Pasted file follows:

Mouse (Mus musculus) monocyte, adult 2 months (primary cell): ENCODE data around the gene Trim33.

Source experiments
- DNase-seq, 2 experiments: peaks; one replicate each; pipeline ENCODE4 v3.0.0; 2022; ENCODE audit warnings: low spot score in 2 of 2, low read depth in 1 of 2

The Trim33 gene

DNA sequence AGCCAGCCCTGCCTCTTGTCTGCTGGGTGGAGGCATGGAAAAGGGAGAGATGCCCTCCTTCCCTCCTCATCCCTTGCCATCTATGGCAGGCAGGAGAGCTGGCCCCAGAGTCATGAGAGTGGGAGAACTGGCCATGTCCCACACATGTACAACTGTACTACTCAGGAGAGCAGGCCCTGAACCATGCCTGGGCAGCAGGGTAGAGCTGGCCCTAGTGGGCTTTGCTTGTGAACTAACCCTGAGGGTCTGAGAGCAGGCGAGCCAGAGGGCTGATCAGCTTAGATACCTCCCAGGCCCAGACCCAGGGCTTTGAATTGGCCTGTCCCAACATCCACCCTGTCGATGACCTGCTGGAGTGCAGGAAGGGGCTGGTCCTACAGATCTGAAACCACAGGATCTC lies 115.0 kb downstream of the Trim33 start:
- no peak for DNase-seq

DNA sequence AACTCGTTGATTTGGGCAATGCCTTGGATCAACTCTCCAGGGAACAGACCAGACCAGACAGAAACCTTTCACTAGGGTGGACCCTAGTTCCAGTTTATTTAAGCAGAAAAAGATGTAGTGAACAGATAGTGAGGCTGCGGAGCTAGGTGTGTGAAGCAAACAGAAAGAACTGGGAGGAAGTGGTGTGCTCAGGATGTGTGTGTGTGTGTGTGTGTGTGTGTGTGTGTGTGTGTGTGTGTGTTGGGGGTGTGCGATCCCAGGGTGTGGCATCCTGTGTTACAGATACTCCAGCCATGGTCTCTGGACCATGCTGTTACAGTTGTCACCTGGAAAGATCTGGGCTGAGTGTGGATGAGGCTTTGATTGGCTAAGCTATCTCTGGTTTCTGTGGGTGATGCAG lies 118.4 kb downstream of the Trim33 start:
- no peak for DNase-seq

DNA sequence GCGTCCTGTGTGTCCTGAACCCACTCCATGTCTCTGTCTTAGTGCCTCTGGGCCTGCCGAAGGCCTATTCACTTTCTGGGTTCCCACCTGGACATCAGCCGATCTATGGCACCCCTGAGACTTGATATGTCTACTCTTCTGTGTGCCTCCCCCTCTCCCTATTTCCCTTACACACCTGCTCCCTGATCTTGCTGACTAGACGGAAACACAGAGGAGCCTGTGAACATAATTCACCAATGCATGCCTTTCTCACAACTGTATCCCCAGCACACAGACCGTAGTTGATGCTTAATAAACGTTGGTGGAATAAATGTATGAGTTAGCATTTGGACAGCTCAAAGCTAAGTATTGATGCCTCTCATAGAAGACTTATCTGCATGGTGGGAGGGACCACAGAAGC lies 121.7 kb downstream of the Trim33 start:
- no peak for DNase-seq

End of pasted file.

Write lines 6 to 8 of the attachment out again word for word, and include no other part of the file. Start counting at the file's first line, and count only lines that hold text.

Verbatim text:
- no peak for DNase-seq

DNA sequence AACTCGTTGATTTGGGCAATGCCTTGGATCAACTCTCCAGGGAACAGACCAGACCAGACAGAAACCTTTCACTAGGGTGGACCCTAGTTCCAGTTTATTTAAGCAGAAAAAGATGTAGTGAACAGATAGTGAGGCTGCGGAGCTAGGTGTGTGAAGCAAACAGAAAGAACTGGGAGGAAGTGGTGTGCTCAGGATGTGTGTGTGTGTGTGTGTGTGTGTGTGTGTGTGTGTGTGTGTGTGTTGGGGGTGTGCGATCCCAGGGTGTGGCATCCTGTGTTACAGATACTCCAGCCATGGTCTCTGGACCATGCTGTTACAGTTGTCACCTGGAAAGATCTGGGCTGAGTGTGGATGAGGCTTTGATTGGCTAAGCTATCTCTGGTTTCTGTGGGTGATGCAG lies 118.4 kb downstream of the Trim33 start:
- no peak for DNase-seq